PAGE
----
Nostalgic for Old Paris?

RUE DES TROIS CANETTESAwestruck at the majestic sweep of the grand Paris boulevards, we tend to forget that the city was, until fairly recently, a cramped medieval labyrinth of twisting cobbled alleys and ancient crumbling buildings.

When in the 1870s Haussmann commenced his massive modernization, photographer Charles Marville was there with his big unwieldy camera to document it.

A Met exhibition takes us back to Marville’s old Paris.

Here is the vast construction site that became the Avenue de l’Opera, with the rubble of an old workers’ neighborhood which once stood on a now-flattened “hill of the mills.”

Here is the narrow Bievre River flowing into the Seine, lined with tanneries, long before it was paved over and became Mitterand’s chic, and heavily-guarded, fiefdom.

Here are the 13th-century pillars that for 700 years helped house the vast central market. They were swept away in 1874 by the glorious lacy iron structure of Les Halles. Which in its turn was demolished in 1971 to make way for a banal underground shopping mall, an act called “architectural homicide.”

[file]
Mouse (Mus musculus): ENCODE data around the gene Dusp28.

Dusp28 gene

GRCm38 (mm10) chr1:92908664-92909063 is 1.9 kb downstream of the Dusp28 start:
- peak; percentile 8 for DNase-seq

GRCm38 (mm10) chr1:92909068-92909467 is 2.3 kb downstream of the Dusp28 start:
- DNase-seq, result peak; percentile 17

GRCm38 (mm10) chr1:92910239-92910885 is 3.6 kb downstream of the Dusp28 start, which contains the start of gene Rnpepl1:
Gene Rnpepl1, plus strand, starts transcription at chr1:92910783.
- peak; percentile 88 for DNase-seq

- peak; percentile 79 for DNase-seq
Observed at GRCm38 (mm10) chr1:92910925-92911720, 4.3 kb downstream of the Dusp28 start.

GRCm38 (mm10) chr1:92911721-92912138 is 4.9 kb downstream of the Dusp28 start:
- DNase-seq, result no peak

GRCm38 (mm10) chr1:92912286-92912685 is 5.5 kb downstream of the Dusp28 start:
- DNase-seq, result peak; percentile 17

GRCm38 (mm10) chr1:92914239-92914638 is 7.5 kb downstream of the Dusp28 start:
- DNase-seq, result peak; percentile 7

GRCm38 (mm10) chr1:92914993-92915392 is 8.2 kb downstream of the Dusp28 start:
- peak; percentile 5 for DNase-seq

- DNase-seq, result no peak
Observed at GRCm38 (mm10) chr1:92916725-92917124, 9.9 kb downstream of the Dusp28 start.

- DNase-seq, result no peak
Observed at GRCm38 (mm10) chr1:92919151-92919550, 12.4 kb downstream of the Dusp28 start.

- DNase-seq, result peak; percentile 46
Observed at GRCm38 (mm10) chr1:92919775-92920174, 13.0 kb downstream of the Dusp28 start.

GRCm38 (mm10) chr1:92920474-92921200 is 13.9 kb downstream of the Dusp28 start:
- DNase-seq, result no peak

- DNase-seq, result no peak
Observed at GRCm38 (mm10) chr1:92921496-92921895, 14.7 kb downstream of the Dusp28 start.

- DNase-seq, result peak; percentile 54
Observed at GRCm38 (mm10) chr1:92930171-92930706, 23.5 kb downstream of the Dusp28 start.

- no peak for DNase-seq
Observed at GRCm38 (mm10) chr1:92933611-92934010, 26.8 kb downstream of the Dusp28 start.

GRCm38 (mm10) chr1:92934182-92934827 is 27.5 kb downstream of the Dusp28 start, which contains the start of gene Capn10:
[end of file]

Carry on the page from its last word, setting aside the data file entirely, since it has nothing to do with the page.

But before one waxes too nostalgic for the past, take a closer look at Marville’s photos. That shining stream coursing down every quaintly-cobbled street is raw sewage. It’s said that carriage drivers made a game of splashing pedestrians when they could. The awful stench of Paris was enough to discourage the most romantic Parisophile.

Progress isn’t always a bad thing.



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